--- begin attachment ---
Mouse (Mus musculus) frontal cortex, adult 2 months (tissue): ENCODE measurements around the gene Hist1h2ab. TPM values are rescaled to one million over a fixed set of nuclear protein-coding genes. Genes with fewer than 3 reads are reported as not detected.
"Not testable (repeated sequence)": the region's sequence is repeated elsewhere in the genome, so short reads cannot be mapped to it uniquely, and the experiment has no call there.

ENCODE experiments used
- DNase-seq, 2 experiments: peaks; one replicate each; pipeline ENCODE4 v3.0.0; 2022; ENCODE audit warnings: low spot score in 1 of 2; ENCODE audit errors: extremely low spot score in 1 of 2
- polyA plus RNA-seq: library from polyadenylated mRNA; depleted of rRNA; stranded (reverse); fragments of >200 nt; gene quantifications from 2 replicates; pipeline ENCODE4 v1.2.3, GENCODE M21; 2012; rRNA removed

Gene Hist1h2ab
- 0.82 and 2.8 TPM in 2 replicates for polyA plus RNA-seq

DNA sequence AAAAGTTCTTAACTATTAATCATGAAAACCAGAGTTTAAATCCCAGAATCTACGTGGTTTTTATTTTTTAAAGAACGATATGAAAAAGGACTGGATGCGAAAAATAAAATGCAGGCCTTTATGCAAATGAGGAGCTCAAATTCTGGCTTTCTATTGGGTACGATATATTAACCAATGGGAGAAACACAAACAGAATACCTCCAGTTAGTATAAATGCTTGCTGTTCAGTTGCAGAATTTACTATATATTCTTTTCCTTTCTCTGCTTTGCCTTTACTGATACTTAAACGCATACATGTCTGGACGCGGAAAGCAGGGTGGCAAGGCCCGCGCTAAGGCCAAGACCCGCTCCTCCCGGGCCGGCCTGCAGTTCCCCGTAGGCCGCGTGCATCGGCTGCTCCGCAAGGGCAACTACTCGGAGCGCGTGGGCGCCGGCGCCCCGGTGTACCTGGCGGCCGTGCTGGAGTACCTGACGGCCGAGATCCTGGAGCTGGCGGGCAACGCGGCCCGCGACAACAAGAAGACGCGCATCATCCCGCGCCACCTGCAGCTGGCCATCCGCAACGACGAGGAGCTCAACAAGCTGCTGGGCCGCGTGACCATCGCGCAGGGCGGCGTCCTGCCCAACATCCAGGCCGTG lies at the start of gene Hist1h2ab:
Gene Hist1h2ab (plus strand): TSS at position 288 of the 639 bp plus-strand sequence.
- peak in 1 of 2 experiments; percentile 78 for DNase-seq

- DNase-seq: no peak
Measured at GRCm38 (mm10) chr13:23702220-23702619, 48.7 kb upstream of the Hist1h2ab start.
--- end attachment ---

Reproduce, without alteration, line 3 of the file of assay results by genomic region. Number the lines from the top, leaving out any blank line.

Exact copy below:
ENCODE experiments used